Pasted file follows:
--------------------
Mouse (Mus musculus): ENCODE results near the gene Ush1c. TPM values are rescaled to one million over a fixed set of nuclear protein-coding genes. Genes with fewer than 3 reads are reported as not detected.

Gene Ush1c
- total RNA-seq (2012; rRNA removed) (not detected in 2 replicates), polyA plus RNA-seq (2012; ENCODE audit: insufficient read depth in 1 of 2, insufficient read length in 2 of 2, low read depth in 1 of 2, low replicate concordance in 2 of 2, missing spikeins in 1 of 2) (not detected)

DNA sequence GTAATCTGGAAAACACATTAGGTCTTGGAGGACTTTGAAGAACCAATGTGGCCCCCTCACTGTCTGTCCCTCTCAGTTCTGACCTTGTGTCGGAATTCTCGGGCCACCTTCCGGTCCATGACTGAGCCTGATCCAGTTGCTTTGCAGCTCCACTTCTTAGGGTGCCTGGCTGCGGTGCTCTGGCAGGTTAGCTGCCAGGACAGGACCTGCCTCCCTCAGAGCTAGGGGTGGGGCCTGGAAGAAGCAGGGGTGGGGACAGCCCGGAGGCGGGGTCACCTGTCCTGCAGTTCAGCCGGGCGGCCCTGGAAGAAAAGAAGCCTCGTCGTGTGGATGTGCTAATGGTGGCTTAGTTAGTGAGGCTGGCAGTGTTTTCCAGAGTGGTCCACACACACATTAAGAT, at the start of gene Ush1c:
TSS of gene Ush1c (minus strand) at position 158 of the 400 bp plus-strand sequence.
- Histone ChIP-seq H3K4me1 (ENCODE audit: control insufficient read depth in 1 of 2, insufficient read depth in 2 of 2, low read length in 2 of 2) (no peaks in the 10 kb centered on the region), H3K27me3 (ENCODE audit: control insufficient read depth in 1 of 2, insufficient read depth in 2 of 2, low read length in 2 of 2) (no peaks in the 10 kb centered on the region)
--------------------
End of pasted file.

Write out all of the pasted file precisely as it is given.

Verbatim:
Mouse (Mus musculus): ENCODE results near the gene Ush1c. TPM values are rescaled to one million over a fixed set of nuclear protein-coding genes. Genes with fewer than 3 reads are reported as not detected.

Gene Ush1c
- total RNA-seq (2012; rRNA removed) (not detected in 2 replicates), polyA plus RNA-seq (2012; ENCODE audit: insufficient read depth in 1 of 2, insufficient read length in 2 of 2, low read depth in 1 of 2, low replicate concordance in 2 of 2, missing spikeins in 1 of 2) (not detected)

DNA sequence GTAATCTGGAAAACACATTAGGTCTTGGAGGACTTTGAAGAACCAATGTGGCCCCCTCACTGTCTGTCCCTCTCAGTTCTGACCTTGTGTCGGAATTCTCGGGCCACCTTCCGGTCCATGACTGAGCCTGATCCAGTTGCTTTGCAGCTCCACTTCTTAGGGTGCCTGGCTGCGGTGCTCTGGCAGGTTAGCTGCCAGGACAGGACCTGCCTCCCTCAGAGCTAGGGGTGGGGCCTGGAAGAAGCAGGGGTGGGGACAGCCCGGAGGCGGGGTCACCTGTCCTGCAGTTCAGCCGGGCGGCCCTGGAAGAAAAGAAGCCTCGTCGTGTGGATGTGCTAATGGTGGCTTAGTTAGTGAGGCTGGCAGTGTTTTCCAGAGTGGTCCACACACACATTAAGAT, at the start of gene Ush1c:
TSS of gene Ush1c (minus strand) at position 158 of the 400 bp plus-strand sequence.
- Histone ChIP-seq H3K4me1 (ENCODE audit: control insufficient read depth in 1 of 2, insufficient read depth in 2 of 2, low read length in 2 of 2) (no peaks in the 10 kb centered on the region), H3K27me3 (ENCODE audit: control insufficient read depth in 1 of 2, insufficient read depth in 2 of 2, low read length in 2 of 2) (no peaks in the 10 kb centered on the region)